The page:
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Old 01-30-2018, 12:28 PM
Location: La Jolla
217 posts, read 104,744 times
Reputation: 356


I will advise as others have that your daughter have a backup plan. My daughters were competitive hunter/jumper horseback riders for many years and when they were young every little girl at the barn wanted to be an equine vet. Neither of my daughters pursued vet school, but several of their friends did. Only two girls we knew were actually accepted. One went to vet school at UC Davis and did an equine radiology specialty. The other went to Kansas State for large animals. Both girls were top of their classes and majored in some type of science.
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Old 02-02-2018, 12:16 PM
5 posts, read 3,741 times
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I am a faculty member in an Animal Science department at a university with a very well respected and competitive vet school. I’d like to chime in here to provide some insight for you.

1) Have a serious talk with your daughter about why she wants to be a vet. “I love animals” is just not enough, unfortunately. You and she both need to fully investigate the reality of a career in veterinary medicine: Long hours, crippling debt, low pay, and a suicide rate that is nearly equal to the military. I say this not to discourage you or her but to emphasize that this is a career path for only the MOST dedicated and determined. If your daughter simply wants a career related to animals, there are MANY options outside of veterinary medicine.

2) As others have mentioned, admission to vet school is more competitive than any other professional program, including medical school. The AVERAGE student accepted to a quality program has a gpa of 3.6+ and at least 1000 PAID veterinary experience hours.

3) Shadowing and volunteering are good starts, but it is actual, paid experience hours that count the most towards getting accepted to vet school. The ideal candidate will have both small and large animal experience, plus some kind of “specialty” (emergency, oncology, etc.) experience, along with undergraduate research credentials and significant extracurricular and leadership involvement.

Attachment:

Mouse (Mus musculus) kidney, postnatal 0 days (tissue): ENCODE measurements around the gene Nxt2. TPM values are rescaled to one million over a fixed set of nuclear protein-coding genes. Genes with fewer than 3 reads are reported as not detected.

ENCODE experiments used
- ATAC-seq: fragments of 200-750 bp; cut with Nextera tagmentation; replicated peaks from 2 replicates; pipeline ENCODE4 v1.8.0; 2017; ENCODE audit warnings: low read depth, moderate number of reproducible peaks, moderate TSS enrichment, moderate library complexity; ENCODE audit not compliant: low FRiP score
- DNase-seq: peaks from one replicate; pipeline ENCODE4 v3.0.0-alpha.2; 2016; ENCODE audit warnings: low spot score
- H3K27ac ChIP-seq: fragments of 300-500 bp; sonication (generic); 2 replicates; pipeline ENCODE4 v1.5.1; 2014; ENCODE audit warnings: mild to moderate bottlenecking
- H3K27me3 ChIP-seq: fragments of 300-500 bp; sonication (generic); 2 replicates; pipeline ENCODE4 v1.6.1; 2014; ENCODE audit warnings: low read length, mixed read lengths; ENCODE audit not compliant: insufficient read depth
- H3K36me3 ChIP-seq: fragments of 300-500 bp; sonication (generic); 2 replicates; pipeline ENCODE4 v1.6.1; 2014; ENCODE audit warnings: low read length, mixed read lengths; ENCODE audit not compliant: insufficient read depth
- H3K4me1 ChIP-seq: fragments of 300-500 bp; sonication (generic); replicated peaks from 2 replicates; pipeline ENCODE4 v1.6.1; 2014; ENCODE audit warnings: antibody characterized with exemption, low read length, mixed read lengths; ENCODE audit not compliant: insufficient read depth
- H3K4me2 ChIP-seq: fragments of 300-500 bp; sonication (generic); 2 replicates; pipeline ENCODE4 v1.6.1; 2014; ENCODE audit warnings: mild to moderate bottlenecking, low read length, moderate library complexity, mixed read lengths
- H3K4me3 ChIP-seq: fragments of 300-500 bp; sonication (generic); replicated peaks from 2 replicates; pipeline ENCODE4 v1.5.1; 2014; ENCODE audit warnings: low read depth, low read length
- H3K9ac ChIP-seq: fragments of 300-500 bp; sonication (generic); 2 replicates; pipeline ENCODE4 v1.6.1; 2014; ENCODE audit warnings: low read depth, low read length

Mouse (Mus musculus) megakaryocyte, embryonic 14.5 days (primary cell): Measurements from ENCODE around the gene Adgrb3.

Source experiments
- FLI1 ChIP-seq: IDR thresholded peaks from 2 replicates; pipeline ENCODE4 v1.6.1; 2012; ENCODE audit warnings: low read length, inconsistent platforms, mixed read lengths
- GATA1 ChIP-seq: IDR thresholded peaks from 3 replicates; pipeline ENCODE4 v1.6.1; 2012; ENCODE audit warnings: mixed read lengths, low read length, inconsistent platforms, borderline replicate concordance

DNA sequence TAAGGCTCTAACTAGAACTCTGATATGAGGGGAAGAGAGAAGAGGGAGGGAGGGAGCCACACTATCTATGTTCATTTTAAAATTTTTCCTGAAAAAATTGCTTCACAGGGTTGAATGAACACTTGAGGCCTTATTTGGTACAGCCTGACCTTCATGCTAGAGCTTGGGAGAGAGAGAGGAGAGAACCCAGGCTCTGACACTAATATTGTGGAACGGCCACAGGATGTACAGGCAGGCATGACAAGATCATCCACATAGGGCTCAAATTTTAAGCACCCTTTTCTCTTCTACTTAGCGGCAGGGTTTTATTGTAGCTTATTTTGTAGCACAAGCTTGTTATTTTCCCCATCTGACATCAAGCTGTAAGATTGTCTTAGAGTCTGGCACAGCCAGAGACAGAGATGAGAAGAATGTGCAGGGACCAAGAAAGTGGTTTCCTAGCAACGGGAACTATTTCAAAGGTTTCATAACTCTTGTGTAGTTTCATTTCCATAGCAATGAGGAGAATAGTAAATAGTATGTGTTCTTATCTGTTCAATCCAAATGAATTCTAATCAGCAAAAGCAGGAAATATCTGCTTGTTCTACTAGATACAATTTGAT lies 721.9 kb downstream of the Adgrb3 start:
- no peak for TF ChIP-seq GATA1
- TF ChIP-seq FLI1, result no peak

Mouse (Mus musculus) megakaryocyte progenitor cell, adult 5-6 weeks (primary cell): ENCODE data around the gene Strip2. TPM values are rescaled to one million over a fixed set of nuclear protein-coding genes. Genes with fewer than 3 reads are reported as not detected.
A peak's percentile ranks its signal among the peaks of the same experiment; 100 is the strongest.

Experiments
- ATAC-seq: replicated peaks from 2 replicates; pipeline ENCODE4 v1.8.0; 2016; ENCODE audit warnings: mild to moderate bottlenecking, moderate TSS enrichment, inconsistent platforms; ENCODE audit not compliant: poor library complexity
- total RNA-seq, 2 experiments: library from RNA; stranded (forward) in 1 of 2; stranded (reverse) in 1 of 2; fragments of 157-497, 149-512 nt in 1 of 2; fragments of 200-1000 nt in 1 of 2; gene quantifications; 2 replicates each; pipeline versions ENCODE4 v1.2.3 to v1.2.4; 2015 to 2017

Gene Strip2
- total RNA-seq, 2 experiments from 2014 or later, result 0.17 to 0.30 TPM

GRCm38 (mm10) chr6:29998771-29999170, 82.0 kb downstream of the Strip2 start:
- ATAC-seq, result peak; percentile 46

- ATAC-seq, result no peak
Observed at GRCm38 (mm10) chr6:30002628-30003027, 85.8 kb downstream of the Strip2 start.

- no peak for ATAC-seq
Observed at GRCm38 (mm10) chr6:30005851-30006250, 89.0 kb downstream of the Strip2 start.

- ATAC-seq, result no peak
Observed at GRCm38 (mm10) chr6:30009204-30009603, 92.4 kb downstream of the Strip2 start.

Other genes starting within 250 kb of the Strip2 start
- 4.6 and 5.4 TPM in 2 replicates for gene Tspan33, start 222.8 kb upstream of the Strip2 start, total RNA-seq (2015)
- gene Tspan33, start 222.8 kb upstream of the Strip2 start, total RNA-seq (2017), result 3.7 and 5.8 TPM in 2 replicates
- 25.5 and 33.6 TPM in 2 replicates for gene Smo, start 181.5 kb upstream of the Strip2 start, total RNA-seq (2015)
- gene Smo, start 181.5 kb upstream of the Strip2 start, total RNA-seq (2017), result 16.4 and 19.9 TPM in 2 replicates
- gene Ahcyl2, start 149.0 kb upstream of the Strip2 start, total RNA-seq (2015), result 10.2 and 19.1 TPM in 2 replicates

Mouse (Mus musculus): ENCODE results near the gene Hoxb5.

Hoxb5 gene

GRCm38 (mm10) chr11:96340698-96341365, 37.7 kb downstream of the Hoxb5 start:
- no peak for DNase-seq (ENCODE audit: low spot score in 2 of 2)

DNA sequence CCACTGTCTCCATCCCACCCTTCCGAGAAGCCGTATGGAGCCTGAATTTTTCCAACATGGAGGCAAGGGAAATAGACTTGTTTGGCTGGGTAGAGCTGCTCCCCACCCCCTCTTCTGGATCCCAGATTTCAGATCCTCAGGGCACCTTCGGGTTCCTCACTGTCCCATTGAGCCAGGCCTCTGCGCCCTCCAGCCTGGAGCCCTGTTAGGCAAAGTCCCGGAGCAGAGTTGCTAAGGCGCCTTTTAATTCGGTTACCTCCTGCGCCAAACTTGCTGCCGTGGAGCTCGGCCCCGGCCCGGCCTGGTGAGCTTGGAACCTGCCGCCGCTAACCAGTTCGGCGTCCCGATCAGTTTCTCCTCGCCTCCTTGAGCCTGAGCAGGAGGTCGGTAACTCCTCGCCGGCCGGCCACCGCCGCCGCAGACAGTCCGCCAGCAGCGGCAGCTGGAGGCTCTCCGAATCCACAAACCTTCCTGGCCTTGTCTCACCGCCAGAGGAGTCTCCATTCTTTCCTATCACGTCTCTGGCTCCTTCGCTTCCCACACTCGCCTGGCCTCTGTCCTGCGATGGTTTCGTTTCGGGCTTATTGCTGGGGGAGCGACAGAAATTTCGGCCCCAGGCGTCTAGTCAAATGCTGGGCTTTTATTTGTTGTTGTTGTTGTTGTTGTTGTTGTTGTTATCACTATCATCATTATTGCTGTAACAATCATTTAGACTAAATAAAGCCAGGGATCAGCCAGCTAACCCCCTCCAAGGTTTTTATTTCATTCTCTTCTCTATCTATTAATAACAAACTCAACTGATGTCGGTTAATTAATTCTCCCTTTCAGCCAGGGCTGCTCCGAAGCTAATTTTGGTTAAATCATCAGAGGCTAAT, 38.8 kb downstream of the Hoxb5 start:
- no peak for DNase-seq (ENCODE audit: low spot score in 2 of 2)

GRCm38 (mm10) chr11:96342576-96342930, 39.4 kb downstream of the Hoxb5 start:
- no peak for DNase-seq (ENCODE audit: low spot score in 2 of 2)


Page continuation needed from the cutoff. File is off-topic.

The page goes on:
4) While, technically, her undergraduate major doesn’t matter, statistically, students with a B.S. in Animal Science are more likely to be accepted than those with other majors. This is mostly due to those programs providing students with ample opportunities to gain actual hands-on experience (vs., for example, a Biology major who has only ever worked with preserved specimens). To support that point: At my university, 28 students were accepted to our vet school last year who attended obtained their undergraduate degrees here. Only 3 of those students did NOT have an Animal Science degree.

5) RESIDENCY MATTERS for vet school. Vet schools reserve the majority of their seats for residents of the state in which they are located. Regardless of where your daughter gets her undergraduate school, her best chance of vet school acceptance will be in the state in which she can claim residency. Not every state has a vet school; those states have agreements with other vet schools to reserve a specific number of seats for their residents, separate from the seats reserved for “out of state” applicants.

I hope that helps!
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